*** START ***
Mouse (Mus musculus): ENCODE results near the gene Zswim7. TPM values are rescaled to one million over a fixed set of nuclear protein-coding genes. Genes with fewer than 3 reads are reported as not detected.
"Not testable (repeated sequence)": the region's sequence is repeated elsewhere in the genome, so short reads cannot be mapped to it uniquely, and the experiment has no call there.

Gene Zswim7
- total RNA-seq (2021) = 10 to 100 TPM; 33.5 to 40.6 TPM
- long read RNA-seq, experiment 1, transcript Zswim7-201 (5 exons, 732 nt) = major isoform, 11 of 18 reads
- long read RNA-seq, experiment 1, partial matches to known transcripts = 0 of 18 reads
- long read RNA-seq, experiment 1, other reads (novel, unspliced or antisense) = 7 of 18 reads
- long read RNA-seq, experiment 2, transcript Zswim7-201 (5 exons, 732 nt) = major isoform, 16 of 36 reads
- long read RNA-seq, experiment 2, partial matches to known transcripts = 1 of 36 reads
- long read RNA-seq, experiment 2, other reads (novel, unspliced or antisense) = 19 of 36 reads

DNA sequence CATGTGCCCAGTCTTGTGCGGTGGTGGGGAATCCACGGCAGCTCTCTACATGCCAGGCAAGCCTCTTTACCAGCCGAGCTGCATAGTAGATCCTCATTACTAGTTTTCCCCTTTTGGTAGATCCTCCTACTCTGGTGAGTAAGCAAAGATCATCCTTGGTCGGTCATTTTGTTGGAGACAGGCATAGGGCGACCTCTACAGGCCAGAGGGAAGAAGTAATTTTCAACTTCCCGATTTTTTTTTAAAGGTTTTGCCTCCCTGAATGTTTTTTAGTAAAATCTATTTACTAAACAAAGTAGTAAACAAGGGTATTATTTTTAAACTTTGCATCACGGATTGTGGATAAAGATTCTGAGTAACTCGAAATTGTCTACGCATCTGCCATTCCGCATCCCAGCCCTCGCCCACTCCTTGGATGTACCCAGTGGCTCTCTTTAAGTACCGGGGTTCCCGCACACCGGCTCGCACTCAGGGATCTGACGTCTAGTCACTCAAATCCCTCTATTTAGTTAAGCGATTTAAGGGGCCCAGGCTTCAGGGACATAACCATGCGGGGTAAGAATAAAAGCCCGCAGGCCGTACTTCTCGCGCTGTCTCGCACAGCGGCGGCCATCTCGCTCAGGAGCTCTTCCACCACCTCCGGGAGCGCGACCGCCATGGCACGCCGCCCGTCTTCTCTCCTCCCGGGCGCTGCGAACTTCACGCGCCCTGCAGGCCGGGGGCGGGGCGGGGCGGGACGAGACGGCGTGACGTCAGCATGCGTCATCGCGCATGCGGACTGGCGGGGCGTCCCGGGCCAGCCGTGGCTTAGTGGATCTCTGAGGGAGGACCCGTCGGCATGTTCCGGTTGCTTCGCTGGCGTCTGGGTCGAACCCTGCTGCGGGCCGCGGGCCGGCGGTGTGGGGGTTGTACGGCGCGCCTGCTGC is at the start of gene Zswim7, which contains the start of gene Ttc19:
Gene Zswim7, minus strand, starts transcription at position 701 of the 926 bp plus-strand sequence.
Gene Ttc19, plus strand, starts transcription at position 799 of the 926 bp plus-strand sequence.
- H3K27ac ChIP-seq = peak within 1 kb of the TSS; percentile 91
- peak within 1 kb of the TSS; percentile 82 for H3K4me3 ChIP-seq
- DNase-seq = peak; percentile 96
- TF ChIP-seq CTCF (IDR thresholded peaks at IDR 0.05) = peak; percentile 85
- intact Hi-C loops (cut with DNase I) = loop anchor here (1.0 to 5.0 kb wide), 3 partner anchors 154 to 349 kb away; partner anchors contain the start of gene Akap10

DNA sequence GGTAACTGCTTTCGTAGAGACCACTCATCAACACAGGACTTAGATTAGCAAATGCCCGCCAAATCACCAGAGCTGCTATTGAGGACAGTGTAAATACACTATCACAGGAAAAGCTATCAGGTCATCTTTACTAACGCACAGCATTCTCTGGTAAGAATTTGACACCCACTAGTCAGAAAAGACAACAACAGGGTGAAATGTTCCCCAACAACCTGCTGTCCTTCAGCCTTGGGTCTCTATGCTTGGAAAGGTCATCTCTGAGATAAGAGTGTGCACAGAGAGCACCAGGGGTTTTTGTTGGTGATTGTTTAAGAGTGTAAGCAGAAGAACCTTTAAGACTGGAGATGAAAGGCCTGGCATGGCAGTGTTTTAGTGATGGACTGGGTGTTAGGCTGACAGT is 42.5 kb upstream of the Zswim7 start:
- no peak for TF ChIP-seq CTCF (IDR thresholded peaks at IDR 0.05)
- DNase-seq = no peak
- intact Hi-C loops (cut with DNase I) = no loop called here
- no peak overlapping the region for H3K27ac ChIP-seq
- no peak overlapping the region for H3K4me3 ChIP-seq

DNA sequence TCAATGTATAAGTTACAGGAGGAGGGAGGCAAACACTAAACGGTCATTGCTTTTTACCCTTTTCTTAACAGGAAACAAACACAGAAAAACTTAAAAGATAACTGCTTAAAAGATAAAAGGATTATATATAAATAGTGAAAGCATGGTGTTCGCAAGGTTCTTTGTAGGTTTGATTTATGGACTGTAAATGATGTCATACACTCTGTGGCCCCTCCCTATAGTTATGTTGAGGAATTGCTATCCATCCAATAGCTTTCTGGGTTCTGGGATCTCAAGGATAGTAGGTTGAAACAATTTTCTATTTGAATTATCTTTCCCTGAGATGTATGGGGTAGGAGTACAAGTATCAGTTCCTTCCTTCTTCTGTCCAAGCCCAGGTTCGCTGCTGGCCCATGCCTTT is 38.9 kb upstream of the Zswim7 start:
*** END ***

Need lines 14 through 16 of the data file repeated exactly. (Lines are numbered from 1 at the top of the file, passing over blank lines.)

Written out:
- H3K27ac ChIP-seq = peak within 1 kb of the TSS; percentile 91
- peak within 1 kb of the TSS; percentile 82 for H3K4me3 ChIP-seq
- DNase-seq = peak; percentile 96